From my experience, you have a deep division in the running world when you mention the word “treadmill.” For some, it’s a necessary part of being able to train during winter, dark mornings, and not leaving children alone in the home. For others, they’d rather fall and break a hip on black ice than submit themselves to “lesser” training on a treadmill. For me, it’s an available tool and as a younger man, I was probably in the latter camp. However, with each passing year, I have less to prove to anyone, and would rather stay healthy than force an unnecessary training error. If you are still in the camp of “outside is the only way to train” that’s fine, this just isn’t an article for you. It doesn’t particularly matter to me if that’s your stance. I know a few people who simply just can’t do it. They get dizzy. Their balance gets wonky. It’s just not going to happen for some. If you do use a treadmill and use one regularly, then please keep reading.
Alright, with that out of the way, let’s get to the tho pic of the day- what’s the difference between running on a treadmill and over the ground? I know it’s been debated a lot, with some conflicting results. Data says nothing, and then data says there are differences. So what is it?
Well, from a 30,000-foot view, not much. Running is running, right? And when you look at physiological metrics, they are pretty similar. But if you have run on the treadmill, especially on an irregular basis, I bet a lot of you will say, “it sure doesn’t seem like it!” I can definitely attest to that. It feels so much harder to run slower! That’s the first thing we notice when zooming in on the data- our self-prescribed pace is lower on a treadmill than it is over the ground. As I alluded to, some of this does depend on familiarity with the treadmill. People who are not familiar or used to running on the treadmill are more nervous about footing and balance. Personally, I have a great fear of doing speed on a treadmill because I a most certain I will be flying off the back end!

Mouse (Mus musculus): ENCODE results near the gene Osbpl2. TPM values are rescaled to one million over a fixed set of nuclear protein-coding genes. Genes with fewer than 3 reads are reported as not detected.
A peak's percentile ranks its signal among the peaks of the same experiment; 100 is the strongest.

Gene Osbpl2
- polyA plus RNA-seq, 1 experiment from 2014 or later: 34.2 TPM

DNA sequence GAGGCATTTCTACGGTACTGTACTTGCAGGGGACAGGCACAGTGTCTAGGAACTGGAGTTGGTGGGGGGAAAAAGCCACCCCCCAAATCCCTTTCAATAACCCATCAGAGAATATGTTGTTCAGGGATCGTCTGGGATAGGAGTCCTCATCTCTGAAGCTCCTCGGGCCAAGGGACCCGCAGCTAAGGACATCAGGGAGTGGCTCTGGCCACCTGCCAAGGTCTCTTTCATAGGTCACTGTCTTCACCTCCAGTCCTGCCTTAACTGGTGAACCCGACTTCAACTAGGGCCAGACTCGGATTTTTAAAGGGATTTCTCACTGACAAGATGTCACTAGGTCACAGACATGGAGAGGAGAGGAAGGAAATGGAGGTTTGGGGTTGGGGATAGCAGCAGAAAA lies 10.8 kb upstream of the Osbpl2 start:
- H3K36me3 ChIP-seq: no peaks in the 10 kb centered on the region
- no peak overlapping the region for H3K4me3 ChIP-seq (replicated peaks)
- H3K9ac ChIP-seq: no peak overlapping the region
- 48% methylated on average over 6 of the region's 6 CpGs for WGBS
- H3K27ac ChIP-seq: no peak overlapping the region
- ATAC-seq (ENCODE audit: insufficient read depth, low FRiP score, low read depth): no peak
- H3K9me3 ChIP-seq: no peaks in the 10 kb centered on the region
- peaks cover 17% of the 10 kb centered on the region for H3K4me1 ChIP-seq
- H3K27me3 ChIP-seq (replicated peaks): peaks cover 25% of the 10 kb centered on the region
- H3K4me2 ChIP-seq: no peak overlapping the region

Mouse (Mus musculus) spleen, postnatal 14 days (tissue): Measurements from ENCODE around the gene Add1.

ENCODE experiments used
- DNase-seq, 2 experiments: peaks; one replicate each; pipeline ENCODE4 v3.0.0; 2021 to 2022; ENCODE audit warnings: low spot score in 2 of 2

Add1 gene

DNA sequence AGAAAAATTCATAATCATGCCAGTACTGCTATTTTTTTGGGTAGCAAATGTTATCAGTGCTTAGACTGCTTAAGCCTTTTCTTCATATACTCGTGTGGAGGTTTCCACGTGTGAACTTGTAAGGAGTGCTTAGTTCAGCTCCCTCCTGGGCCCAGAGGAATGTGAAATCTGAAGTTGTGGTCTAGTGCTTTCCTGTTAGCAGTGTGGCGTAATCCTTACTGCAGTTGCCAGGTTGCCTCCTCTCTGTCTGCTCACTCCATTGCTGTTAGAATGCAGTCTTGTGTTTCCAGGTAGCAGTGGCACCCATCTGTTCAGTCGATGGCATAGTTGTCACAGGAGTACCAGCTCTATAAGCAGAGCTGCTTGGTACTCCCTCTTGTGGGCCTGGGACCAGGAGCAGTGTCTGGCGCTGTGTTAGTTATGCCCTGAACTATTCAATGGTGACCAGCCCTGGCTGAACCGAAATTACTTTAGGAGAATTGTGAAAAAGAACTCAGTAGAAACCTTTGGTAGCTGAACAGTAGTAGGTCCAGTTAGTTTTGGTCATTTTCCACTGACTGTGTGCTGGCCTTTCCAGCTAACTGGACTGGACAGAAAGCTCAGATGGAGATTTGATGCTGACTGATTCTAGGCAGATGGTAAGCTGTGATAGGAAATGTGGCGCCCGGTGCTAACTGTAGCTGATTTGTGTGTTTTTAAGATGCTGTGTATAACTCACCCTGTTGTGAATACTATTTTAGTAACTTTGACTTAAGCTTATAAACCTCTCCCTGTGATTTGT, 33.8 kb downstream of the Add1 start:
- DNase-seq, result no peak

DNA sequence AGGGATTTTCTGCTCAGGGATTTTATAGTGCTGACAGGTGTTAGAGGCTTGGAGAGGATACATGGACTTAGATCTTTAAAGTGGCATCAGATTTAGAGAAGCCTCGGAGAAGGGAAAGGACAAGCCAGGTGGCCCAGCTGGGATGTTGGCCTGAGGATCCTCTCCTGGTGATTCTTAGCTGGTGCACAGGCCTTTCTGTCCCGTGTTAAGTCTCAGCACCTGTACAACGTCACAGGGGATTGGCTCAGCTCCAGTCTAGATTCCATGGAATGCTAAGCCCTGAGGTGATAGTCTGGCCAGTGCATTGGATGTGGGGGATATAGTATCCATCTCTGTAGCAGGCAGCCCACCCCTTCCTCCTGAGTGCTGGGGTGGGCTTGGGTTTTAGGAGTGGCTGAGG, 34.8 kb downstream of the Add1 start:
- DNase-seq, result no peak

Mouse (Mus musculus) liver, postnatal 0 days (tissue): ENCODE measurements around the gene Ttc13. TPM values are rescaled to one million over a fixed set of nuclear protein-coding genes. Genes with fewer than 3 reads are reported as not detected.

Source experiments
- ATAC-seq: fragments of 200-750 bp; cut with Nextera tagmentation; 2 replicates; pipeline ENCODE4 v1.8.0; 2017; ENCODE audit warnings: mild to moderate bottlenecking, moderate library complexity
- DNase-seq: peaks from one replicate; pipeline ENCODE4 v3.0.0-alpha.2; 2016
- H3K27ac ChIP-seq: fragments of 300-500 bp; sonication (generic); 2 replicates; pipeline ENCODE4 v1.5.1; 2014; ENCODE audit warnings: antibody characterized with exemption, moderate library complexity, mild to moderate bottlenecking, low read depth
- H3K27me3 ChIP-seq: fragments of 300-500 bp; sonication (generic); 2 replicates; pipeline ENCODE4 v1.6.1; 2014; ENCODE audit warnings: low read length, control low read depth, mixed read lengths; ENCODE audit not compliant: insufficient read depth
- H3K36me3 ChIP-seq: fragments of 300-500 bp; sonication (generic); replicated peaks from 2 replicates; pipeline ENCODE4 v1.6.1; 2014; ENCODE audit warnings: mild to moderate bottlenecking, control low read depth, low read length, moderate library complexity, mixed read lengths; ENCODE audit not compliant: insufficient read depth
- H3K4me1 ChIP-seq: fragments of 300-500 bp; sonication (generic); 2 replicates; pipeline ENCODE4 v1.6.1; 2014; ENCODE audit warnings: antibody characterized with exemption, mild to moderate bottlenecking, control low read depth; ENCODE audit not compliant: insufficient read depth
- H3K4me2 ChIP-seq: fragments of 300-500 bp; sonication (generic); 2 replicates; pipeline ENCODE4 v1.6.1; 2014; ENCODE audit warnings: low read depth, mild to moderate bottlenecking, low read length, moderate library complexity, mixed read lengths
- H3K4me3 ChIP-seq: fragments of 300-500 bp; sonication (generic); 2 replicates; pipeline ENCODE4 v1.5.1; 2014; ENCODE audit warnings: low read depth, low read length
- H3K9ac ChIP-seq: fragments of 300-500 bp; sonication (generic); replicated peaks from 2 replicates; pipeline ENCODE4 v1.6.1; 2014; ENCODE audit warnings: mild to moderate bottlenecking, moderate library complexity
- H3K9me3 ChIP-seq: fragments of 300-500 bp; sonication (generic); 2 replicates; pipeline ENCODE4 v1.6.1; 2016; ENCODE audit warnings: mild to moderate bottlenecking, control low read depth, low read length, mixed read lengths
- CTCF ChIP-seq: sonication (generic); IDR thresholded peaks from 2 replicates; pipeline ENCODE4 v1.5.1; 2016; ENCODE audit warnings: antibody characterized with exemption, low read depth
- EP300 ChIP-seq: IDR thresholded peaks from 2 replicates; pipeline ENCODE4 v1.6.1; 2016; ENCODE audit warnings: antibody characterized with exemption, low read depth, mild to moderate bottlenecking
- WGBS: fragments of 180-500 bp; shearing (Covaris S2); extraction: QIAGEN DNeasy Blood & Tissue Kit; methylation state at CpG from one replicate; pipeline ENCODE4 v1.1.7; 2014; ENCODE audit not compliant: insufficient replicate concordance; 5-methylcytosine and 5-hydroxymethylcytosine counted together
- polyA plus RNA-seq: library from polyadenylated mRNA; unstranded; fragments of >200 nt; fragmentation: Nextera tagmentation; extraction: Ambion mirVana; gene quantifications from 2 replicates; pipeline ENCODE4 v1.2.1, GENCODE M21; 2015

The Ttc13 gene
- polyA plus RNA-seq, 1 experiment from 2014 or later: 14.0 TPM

So, some of it depends more on how we react to treadmill running than the treadmill itself. Is there anything physical that is different? Yes, there are two big items we can look at.
The first, most are familiar with and is the lack of air resistance. When you run down the road, you create your own headwind. This slows you down because you fight that resistance, but it also cools you down. On a treadmill, you are stationary, so this effect is non-existent! At east paces, this is not as big of a problem, but unfortunately, the faster you run, the bigger the advantage. How is that an advantage? What I mean by that is say your speed work is at 6 minutes per mile pace. On a treadmill, that 6 min pace you are running, might use 4% less energy to run than it would on a track. However, the advantage you might have in not fighting the air resistance may not feel like it. It’s also been shown that the faster you are running, the more likely your heart rate and perceived exertion will be higher than if doing the same pace on a road or track. So physiologically it’s easier, but it feels harder! Bummer!
To play devil’s advocate, I believe it was a piece by Daniels, that indicated that it might be a wash on adjustment. This is because of the fact that if you are on a treadmill, it’s probably a warmer room- 65-70 degrees Fahrenheit. Plus, since you aren’t moving anywhere, the humidity that surrounds you, which would normally be pushed away as you ran forward, makes the effort harder. In fact, although having more of an advantage, it has been shown that even though you may have some advantage at faster speeds, both heart rate and RPE are higher on the treadmill than over the ground (at faster speeds). In any case, you should add some grade to your treadmill to make it a better correlation to what it would be outside, but how much probably has some wiggle room? We have a handy calculator that isn’t perfect but gives you a good idea of what pace you are simulating, based on the speed and grade that you are running at. You can view that calculator here